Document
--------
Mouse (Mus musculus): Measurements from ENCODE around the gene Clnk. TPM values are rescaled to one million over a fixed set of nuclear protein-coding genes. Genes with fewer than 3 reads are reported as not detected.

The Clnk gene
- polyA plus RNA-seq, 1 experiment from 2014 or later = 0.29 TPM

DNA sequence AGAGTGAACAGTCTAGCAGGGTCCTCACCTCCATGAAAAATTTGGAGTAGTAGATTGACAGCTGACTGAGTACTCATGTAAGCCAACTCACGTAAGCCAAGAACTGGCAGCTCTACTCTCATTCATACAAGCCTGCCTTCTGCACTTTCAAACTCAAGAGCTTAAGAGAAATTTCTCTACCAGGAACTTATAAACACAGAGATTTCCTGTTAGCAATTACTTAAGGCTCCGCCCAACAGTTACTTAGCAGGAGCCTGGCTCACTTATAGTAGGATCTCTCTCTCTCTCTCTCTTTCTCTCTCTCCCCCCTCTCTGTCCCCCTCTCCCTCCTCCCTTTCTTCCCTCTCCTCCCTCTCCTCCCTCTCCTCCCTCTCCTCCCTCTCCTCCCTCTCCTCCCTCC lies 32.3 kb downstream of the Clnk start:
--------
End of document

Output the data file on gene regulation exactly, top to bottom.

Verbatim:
Mouse (Mus musculus): Measurements from ENCODE around the gene Clnk. TPM values are rescaled to one million over a fixed set of nuclear protein-coding genes. Genes with fewer than 3 reads are reported as not detected.

The Clnk gene
- polyA plus RNA-seq, 1 experiment from 2014 or later = 0.29 TPM

DNA sequence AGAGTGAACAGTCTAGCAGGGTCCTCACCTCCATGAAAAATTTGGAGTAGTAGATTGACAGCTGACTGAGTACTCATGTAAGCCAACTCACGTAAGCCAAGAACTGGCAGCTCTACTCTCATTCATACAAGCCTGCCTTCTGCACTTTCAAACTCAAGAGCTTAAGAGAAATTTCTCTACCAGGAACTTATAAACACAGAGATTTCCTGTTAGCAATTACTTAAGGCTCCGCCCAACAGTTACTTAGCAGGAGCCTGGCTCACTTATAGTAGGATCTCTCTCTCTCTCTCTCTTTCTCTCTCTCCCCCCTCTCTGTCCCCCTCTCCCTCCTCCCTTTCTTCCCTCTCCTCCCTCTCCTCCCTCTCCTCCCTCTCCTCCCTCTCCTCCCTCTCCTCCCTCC lies 32.3 kb downstream of the Clnk start: